How The Mighty Fall, And Get Back Up

In the latest book by Jim Collins, How the Mighty Fall, Collins carefully outlines how great, thriving organizations can quickly and dramatically fall from prominence.

While he spends a lot of time outlining what he calls the “Five Stages of Decline”, I was particularly motivated by his thoughts on what those who fall, and then recover, have in common.

I certainly want to understand how to avoid a fall in the first place. (Or should I say, avoid any more “falls” than I’ve already experienced!) But since it’s a given that stumbling and falling down is a necessary and inevitable experience of life…I’m motivated by examples of those who get back up and recover.

Here are some excerpts from How the Mighty Fall that I found of particular interest:

Xerox. HP. Nucor. IBM. Merck. Texas Instruments. Pitney Bowes. Nordstrom. Disney. Boeing. What do these companies have in common? Each took at least one tremendous fall at some point in its history and recovered…in every case, leaders emerged who broke the trajectory of decline and simply refused to give up on the idea of not only survival but ultimate triumph, despite the most extreme odds.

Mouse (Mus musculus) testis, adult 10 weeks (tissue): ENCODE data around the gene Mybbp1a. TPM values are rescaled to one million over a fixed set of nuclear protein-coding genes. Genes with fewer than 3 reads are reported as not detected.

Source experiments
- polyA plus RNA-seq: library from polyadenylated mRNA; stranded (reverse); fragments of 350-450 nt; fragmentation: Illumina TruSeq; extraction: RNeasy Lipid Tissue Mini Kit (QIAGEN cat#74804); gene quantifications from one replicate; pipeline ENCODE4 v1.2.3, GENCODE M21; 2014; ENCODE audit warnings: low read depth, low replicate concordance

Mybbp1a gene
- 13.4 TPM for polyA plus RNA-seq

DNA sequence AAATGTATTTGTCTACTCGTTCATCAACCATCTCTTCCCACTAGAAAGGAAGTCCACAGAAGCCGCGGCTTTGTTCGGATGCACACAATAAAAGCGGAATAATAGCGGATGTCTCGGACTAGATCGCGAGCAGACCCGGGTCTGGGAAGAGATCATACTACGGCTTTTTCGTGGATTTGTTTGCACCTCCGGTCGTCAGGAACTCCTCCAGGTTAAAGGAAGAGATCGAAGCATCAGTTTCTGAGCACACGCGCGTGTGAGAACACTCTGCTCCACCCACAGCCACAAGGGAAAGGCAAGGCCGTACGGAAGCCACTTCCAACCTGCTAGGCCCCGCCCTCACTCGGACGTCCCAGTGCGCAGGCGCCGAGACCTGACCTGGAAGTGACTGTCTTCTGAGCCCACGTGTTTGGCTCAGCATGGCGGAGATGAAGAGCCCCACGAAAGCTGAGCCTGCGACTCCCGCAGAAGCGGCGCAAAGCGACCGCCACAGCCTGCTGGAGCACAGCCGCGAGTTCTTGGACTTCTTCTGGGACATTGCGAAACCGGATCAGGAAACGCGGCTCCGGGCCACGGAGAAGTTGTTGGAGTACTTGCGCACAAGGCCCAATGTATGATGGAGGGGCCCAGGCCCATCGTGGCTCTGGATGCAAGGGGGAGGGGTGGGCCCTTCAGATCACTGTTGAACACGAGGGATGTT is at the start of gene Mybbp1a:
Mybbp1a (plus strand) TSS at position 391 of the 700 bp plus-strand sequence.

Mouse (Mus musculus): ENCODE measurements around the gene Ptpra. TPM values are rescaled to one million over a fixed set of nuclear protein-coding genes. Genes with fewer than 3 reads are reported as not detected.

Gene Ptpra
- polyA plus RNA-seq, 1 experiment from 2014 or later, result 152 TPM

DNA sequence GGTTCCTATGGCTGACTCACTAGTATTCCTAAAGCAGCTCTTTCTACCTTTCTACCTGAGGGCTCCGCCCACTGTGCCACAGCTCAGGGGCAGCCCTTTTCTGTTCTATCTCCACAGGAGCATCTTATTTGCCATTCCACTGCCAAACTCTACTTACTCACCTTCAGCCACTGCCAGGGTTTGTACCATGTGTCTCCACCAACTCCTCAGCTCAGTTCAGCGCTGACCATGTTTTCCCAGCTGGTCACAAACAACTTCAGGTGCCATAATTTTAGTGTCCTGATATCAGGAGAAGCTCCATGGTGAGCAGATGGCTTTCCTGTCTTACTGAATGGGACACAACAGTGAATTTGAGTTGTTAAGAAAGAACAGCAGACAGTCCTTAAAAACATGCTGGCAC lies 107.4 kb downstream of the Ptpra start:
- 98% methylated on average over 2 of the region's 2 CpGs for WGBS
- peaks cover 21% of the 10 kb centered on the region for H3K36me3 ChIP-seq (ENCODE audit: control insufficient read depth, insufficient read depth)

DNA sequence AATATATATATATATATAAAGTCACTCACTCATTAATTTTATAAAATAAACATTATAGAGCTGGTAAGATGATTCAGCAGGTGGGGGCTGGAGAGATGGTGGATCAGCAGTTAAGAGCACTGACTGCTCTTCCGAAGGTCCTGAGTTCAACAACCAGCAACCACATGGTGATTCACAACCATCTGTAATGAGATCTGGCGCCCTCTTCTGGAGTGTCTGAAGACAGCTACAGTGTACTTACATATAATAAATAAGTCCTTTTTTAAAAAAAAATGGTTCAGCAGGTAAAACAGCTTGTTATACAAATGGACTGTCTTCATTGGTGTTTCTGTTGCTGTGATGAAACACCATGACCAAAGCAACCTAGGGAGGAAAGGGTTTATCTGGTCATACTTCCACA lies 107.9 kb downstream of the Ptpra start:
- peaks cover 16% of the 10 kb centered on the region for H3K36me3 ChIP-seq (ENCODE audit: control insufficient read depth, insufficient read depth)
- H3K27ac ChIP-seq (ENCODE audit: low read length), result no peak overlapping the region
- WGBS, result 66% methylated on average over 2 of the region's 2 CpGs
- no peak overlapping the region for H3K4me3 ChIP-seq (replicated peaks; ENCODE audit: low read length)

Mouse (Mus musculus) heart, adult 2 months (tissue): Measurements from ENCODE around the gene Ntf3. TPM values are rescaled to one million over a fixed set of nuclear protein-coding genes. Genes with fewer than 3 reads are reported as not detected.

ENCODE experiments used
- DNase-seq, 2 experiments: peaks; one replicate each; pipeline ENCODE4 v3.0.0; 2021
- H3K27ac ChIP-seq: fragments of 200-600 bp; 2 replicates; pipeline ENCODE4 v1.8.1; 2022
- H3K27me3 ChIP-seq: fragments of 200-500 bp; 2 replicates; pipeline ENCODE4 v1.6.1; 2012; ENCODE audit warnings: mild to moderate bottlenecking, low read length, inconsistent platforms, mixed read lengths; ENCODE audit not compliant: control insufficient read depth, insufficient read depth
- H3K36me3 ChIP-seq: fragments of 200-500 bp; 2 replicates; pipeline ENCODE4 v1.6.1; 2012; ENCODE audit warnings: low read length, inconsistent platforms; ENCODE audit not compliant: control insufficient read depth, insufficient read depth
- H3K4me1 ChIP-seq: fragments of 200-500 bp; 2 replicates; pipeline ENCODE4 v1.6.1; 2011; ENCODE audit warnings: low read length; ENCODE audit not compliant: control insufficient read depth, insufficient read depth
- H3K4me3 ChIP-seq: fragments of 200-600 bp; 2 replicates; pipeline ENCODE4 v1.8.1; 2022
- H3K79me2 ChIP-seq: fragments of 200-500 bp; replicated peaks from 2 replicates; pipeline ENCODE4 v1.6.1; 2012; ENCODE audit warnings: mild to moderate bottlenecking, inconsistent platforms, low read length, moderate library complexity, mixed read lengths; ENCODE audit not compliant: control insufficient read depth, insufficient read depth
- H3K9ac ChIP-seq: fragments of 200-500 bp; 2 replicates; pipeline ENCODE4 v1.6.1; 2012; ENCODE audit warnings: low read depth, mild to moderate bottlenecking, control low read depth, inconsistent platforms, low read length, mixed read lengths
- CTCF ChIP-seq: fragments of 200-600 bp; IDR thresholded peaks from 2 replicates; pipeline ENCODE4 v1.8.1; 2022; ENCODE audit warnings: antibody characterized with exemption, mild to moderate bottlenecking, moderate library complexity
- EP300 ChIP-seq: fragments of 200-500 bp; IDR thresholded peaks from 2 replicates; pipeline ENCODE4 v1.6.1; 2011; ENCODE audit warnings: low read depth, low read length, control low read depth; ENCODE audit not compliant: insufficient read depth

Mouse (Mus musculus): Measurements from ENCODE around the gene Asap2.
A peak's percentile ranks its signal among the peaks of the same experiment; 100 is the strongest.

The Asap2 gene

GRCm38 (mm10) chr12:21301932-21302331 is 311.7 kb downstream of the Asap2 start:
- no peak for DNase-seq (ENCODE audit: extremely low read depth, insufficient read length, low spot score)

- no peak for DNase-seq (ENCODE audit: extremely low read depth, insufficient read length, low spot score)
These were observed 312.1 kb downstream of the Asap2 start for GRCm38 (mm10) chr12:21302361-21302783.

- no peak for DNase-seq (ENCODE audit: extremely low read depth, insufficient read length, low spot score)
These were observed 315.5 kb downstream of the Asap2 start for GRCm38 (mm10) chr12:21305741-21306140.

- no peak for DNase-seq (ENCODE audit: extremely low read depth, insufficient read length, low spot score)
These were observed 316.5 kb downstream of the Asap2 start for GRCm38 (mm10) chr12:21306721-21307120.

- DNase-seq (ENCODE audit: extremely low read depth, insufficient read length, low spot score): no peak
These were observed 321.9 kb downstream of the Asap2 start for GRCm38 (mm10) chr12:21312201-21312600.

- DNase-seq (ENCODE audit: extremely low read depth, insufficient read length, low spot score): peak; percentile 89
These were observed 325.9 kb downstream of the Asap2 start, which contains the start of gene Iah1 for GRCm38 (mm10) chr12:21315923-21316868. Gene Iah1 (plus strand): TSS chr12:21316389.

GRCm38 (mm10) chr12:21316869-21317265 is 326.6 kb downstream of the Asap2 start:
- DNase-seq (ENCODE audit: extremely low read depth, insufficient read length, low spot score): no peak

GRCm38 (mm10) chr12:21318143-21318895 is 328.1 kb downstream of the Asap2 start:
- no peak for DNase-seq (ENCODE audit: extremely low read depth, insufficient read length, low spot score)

The signature of the truly great vs. the merely successful is not the absence of difficulty. It’s the ability to come back from setbacks, even cataclysmic catastrophes, strongter than before. Great nations can decline and recover. Great companies can fall and recover. Great social institutions can fall and recover. And great individuals can fall and recover. As long as you never get entirely knocked out of the game, there remains hope.

The path out of darkness begins with those exasperatingly persistent individuals who are constitutionally incapable of capitulation. It’s one thing to suffer a staggering defeat–as will likely happen to every enduring business and social enterprise and (individual) at some point in its history–and entirely another to give up on the values and aspirations that make the protracted struggle worthwhile. Failure is not so much a physical state as a state of mind; success is falling down–and getting up one more time–without end.

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